Solar thermal power

I have a feeling that this article about eSolar (a solar thermal energy start-up) is important.

We looked at all of the renewable technologies that can be deployed at scale, and they were all variations of solar thermal.

Solar thermal power plants consist of a central tower surrounded by mirrors. The mirrors are arranged to reflect sunlight towards the top of the tower, where the sunlight heats water. The boiling water in the tower drives a steam turbine, which generates electricity. In a sense, this approach is just like nuclear fission power plants — nuclear energy (in this case, from fusion in the sun) boils water, which drives a turbine.

The advantage of solar thermal over photovoltaics (“solar panels”) is that the components are much easier to manufacture. The parts are commodities: mirrors, water, and decades-old turbine technology. By contrast, solar panels are relatively expensive, high-tech components.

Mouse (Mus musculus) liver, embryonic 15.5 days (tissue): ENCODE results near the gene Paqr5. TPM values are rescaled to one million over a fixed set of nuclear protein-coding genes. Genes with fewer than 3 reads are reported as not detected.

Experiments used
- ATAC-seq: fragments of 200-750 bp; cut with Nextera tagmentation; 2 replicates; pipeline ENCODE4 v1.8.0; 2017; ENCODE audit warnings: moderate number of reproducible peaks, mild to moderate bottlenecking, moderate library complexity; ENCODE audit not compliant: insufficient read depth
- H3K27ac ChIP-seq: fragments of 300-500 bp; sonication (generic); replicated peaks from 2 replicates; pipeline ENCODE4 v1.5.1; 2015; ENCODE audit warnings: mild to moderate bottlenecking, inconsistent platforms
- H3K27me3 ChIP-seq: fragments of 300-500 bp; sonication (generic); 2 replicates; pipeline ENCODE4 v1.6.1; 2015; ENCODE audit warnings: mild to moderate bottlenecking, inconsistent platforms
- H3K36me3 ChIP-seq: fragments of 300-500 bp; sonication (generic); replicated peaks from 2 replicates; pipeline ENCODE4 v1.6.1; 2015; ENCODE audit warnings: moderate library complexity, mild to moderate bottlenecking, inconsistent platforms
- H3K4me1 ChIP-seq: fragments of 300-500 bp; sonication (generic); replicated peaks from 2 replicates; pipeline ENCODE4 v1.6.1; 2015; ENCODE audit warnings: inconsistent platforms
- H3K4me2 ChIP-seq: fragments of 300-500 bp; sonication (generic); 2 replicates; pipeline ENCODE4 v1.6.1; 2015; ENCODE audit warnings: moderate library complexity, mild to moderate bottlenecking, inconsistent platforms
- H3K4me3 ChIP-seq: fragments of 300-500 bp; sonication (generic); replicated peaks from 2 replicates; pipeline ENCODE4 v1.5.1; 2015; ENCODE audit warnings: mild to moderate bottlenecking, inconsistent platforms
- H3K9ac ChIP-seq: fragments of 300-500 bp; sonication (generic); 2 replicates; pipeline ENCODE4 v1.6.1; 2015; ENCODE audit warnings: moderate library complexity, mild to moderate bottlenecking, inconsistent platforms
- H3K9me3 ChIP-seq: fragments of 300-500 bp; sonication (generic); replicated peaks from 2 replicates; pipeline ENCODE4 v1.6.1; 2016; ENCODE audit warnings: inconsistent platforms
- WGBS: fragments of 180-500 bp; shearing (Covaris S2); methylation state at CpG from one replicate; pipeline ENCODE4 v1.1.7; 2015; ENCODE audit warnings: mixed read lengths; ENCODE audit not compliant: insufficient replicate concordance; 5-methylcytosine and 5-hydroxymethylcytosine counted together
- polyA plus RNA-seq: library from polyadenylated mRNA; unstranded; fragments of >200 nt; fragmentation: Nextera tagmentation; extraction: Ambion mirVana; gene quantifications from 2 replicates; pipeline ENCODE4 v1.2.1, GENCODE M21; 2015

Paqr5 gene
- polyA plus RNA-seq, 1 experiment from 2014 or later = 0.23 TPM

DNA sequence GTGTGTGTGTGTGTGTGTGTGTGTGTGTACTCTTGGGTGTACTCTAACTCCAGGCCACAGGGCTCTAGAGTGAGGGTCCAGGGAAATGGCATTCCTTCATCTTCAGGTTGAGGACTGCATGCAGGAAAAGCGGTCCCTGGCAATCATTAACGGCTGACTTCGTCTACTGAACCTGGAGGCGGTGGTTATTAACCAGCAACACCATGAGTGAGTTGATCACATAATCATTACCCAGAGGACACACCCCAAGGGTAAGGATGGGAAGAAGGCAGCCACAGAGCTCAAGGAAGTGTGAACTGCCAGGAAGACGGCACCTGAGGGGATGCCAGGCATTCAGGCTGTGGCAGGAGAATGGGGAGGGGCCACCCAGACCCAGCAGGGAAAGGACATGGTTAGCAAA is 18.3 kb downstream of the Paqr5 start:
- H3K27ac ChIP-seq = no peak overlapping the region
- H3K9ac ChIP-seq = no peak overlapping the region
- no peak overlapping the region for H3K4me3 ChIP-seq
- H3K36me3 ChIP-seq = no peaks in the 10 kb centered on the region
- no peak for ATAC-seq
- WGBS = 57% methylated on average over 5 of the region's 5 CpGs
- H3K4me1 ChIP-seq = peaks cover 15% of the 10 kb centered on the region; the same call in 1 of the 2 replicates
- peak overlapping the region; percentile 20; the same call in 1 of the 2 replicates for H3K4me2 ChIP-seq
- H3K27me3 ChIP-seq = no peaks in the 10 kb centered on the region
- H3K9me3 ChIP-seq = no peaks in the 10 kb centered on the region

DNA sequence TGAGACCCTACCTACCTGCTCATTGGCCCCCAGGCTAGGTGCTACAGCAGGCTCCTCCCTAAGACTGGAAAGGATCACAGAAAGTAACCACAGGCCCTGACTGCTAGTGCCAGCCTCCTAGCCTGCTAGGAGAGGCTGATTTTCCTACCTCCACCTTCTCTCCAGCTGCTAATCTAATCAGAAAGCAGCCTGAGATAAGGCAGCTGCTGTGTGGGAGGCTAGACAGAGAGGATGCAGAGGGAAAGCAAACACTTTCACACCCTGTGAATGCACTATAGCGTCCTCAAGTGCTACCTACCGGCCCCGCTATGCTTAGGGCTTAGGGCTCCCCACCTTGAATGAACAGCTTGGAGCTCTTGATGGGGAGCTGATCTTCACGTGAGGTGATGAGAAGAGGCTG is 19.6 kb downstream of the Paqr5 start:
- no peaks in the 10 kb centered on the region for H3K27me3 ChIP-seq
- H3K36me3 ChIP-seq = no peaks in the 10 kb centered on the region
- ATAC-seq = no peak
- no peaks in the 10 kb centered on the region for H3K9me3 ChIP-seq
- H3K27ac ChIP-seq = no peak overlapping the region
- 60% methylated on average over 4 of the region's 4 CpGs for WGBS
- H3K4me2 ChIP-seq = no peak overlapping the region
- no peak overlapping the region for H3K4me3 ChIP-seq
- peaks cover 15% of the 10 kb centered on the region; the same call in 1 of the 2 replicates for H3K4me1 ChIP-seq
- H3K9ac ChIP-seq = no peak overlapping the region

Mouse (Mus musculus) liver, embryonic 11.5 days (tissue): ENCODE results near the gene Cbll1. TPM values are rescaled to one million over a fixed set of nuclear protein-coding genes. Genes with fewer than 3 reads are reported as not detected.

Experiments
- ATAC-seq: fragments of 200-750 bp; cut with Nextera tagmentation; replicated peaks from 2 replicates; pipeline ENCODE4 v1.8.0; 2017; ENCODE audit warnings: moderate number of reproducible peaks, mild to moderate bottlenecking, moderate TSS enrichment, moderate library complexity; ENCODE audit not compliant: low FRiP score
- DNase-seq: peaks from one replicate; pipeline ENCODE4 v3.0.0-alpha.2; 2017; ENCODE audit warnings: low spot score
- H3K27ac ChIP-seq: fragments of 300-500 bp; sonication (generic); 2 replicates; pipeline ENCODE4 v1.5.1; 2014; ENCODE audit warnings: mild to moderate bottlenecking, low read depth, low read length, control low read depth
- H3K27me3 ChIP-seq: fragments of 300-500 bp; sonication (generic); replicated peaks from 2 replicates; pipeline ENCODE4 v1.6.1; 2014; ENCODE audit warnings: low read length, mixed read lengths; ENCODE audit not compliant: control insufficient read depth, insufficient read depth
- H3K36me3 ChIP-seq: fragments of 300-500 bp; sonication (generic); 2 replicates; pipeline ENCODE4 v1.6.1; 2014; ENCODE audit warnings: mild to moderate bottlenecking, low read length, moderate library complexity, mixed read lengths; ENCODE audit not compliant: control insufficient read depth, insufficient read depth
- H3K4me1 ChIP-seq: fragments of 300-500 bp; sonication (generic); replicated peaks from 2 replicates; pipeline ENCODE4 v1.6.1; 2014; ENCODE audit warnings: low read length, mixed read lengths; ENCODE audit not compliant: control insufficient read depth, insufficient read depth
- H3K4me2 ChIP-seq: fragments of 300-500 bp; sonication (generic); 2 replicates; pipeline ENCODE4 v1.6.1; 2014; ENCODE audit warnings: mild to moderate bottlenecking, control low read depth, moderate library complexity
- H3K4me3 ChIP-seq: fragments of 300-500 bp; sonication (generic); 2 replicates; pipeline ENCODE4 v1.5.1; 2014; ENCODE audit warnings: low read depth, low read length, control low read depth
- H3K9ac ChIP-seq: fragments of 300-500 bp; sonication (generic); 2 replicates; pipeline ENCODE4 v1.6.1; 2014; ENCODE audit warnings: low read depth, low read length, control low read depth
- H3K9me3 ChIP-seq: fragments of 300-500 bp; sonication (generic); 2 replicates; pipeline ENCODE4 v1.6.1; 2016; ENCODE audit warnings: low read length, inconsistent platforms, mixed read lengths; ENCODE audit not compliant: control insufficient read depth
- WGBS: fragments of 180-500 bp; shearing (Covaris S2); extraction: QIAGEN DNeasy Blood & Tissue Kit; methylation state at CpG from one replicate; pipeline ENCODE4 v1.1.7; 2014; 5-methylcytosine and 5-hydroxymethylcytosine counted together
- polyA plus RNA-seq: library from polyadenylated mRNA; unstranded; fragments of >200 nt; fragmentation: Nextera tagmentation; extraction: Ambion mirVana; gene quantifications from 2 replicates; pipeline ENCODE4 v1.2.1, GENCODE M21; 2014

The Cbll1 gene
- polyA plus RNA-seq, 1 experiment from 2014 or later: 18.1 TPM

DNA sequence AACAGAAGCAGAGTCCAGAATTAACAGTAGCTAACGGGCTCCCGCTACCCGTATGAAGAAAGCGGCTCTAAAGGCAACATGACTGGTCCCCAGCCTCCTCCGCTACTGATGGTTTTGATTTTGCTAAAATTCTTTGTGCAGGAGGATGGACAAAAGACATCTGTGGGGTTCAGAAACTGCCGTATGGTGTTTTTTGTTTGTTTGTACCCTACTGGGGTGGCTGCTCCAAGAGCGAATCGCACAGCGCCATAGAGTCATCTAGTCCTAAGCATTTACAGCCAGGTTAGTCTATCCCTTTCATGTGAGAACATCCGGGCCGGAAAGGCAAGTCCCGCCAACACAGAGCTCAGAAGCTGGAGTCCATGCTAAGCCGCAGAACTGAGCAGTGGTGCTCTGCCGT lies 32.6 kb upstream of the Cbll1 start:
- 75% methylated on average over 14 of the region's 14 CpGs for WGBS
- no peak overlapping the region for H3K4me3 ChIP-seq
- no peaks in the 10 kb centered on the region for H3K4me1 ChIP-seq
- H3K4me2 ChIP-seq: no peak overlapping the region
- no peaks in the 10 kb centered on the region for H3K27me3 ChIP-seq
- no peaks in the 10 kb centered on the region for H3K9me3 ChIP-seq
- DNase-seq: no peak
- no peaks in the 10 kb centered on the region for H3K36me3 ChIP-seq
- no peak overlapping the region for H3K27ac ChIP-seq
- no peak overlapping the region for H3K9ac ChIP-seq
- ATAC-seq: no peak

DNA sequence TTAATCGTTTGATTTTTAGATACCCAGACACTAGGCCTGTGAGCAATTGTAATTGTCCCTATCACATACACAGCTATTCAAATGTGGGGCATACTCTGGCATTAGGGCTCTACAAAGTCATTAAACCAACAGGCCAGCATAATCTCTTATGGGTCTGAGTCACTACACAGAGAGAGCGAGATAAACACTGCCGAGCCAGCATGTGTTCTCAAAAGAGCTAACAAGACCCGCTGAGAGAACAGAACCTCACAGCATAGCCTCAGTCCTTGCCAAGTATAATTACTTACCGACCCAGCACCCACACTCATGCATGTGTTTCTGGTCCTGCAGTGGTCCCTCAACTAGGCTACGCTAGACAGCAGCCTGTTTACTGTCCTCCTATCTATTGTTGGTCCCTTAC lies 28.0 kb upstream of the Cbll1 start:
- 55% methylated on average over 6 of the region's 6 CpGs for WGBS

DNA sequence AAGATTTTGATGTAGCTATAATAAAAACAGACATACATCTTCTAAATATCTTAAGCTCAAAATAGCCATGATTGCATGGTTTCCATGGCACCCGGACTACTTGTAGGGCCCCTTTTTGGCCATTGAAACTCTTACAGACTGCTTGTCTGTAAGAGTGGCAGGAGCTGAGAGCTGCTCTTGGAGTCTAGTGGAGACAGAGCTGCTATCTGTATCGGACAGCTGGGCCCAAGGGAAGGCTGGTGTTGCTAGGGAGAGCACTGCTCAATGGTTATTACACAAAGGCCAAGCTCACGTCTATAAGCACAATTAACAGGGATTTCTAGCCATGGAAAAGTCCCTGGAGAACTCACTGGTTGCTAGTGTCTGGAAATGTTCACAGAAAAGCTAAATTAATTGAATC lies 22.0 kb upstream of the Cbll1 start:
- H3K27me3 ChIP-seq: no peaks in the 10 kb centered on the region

On the other hand, since the sun moves across the sky during the course of a day, the angles of solar thermal mirrors have to be constantly, precisely adjusted via motors so that the reflected sunlight continues to hit the tower. Solar panels are significantly cheaper to install because they don’t need motors or precise alignment.

eSolar has lowered installation costs by using sensors and software to automatically aim the mirrors at the tower (rather than precisely surveying the position of each individual mirror).

When we place the mirrors, they’re not surveyed at all: we open our shipping container, we unfold our stuff, and we place it in the ground. The guys can be drunk when they place the rows; it really doesn’t matter. Our tolerance is plus or minus a foot.

That’s a nice visual: drunken men scattering reflectors helter-skelter across the desert. It remains to be seen whether eSolar can actually keep costs as low as they claim. But I had not realized that solar thermal was such a strong competitor to solar panels. Solar panels will continue to be the most practical in rooftop installations and the like. But when it comes to producing renewable energy at scale, those mirrors and motors are starting to sound like a good bet.

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